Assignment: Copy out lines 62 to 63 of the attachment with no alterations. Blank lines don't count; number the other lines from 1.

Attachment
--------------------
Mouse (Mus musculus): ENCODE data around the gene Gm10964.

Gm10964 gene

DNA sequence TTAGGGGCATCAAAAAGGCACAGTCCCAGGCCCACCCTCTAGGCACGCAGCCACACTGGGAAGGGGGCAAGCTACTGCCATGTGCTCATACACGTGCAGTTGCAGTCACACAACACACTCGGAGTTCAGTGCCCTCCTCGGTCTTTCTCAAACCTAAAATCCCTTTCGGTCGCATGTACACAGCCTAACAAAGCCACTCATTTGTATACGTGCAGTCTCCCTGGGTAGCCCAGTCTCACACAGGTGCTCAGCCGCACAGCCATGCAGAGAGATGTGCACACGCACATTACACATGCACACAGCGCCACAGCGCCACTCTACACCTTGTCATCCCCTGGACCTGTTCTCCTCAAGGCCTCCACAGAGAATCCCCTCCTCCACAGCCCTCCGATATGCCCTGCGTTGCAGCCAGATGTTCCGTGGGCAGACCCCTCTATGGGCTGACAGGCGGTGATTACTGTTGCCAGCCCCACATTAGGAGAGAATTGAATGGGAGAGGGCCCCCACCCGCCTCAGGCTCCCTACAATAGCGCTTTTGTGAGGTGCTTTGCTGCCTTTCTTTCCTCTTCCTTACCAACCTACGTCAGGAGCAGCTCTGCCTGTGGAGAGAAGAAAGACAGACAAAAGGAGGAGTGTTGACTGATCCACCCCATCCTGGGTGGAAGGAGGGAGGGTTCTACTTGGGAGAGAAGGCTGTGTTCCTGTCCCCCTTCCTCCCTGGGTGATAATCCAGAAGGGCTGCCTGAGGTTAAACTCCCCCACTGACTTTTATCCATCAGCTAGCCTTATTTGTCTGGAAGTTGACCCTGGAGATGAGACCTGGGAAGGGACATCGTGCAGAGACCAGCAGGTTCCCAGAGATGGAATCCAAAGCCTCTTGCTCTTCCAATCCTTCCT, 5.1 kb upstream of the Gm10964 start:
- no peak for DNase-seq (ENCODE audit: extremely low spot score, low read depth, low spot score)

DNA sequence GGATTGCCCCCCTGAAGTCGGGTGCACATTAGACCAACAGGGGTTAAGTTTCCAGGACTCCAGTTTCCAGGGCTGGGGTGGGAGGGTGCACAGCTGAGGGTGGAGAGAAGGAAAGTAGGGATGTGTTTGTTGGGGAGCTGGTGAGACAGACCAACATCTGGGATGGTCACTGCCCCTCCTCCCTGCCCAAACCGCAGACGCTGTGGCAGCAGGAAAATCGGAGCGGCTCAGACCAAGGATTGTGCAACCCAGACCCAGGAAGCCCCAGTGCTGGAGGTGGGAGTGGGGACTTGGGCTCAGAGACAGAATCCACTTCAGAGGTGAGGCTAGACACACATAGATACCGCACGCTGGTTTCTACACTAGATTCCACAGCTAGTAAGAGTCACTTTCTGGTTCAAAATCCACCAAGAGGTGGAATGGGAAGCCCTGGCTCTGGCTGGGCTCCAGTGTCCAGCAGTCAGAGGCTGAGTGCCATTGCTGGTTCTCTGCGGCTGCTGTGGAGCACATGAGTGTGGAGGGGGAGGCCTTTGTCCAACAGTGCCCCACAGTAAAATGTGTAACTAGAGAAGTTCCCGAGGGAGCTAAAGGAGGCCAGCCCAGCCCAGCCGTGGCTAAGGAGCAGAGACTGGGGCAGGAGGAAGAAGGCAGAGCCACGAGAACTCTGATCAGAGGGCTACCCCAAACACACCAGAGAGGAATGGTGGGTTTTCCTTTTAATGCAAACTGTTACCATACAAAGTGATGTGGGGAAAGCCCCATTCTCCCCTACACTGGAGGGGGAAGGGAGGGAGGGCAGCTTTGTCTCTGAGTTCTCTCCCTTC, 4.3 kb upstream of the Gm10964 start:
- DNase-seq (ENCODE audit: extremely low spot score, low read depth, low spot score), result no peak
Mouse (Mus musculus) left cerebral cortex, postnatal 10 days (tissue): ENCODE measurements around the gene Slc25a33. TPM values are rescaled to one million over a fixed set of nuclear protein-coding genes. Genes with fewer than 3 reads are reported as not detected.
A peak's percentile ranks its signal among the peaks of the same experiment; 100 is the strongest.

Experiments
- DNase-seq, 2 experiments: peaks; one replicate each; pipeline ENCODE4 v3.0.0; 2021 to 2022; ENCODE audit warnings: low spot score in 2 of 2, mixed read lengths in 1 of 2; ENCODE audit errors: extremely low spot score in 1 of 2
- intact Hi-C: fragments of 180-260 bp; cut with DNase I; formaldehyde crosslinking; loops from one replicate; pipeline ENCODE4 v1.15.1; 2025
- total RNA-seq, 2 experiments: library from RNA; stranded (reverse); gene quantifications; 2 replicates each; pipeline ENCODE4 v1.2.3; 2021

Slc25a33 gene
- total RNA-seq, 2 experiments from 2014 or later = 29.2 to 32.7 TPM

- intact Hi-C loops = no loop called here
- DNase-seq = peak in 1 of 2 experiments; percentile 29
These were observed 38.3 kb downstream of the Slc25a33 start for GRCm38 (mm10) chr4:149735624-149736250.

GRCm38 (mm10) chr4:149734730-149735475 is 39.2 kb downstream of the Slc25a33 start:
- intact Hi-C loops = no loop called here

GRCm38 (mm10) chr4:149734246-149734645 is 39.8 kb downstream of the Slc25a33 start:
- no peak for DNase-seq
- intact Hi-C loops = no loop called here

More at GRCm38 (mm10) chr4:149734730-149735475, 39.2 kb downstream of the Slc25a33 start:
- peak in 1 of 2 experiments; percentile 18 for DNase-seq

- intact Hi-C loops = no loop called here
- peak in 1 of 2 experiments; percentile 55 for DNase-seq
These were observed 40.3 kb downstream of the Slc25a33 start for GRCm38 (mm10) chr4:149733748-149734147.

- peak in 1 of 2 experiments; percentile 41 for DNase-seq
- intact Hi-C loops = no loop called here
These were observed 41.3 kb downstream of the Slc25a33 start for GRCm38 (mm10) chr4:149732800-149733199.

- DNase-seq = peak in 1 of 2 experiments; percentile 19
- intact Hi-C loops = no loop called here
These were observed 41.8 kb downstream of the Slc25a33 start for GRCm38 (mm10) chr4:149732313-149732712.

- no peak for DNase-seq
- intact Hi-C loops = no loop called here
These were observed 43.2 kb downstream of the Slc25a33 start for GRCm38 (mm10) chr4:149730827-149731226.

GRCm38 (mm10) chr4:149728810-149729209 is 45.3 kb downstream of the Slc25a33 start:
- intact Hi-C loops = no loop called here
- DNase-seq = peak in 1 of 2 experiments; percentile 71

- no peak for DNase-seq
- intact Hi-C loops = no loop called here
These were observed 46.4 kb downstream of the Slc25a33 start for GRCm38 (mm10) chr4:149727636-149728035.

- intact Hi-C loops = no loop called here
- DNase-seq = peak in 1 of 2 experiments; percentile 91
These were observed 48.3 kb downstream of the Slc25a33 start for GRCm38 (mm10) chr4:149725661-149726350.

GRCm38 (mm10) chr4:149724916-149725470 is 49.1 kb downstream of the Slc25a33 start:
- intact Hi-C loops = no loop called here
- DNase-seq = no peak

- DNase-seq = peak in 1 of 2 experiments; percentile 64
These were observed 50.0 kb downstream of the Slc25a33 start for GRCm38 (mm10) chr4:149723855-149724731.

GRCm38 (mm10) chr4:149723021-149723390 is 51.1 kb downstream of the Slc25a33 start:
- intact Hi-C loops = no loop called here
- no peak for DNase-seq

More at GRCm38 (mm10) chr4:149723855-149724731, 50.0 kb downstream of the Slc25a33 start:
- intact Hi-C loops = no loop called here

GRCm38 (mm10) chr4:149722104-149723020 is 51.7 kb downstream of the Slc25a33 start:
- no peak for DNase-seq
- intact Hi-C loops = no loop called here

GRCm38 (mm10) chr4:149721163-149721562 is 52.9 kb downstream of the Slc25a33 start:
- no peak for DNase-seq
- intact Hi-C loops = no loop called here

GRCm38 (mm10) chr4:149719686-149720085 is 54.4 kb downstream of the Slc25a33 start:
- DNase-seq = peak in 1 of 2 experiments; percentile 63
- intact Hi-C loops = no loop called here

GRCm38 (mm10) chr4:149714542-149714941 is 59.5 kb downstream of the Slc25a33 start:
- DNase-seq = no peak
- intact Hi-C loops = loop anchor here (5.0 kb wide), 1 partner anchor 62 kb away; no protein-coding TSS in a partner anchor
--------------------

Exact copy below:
GRCm38 (mm10) chr4:149719686-149720085 is 54.4 kb downstream of the Slc25a33 start:
- DNase-seq = peak in 1 of 2 experiments; percentile 63